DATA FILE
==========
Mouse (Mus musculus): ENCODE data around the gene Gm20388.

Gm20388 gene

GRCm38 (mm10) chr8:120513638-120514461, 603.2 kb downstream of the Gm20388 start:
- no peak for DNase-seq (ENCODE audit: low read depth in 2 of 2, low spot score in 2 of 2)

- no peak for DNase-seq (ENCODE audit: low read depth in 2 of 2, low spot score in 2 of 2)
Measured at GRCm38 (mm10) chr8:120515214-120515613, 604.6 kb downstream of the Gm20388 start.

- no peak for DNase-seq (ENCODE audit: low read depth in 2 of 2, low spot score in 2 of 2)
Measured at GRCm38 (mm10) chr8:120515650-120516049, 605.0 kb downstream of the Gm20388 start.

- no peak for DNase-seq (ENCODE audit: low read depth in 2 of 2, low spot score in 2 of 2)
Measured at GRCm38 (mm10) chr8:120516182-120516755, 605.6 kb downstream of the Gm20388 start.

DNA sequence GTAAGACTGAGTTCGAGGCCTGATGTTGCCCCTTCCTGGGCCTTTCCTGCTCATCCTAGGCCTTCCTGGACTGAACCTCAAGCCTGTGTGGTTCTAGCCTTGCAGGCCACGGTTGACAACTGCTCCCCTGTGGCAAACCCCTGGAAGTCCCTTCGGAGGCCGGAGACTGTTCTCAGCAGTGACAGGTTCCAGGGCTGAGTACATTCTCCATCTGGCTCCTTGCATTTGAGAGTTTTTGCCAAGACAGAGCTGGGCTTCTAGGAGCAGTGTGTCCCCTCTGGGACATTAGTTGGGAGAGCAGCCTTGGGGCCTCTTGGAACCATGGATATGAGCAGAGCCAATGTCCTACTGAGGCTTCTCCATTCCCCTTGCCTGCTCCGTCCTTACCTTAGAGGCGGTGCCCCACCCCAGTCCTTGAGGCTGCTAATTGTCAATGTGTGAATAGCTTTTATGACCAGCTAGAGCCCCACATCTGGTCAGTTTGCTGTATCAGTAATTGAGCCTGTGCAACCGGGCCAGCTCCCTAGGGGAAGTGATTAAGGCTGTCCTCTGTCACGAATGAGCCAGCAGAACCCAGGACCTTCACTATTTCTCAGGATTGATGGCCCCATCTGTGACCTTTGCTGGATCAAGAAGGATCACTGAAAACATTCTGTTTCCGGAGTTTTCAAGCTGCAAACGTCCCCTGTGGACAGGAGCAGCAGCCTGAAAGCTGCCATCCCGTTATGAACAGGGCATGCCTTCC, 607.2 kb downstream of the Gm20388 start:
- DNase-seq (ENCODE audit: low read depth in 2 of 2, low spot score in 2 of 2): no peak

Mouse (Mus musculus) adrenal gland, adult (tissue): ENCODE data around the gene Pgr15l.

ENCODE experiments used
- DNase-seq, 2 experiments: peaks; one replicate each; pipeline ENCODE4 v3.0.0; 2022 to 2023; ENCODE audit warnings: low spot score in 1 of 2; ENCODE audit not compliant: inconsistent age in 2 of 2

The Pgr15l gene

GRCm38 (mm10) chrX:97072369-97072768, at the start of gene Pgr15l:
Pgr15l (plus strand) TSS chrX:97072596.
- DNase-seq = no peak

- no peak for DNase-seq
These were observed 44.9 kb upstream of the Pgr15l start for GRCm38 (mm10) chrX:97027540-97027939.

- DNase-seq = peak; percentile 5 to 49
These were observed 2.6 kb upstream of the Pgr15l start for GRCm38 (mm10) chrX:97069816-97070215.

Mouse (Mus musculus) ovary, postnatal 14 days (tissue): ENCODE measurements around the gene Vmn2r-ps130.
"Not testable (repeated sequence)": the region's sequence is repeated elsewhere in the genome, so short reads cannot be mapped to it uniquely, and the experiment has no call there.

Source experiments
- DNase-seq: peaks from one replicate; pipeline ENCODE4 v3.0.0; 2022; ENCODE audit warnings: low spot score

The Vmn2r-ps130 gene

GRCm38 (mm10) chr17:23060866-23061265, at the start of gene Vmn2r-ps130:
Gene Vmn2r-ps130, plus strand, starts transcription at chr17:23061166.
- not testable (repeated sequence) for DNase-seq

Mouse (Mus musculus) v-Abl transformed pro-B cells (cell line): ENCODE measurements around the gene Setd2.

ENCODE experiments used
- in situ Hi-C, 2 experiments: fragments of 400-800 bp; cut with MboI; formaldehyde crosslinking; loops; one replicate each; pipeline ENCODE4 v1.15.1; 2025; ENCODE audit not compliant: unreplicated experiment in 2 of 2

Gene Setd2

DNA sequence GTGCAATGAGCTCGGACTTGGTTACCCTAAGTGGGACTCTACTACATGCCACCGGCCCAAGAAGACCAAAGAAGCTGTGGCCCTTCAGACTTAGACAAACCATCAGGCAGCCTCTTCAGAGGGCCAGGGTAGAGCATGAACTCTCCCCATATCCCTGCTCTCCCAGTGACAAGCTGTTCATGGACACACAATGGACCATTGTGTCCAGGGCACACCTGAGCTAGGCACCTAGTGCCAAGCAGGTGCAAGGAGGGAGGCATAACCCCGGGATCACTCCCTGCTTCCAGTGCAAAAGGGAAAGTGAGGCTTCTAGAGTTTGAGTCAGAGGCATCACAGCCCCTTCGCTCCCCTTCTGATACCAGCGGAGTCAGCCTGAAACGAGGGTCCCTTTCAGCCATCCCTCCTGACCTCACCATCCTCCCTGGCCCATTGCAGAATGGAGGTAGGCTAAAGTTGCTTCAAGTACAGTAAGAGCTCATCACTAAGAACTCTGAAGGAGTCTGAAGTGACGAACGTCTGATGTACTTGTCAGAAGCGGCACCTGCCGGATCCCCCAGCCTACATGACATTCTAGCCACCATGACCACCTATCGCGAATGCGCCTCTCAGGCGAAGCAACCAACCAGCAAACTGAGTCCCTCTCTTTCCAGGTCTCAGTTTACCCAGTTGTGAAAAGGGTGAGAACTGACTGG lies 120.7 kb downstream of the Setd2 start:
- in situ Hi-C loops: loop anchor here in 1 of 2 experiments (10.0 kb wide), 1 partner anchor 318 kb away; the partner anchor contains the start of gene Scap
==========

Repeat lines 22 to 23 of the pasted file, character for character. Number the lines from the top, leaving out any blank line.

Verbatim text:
- DNase-seq = peak; percentile 5 to 49
These were observed 2.6 kb upstream of the Pgr15l start for GRCm38 (mm10) chrX:97069816-97070215.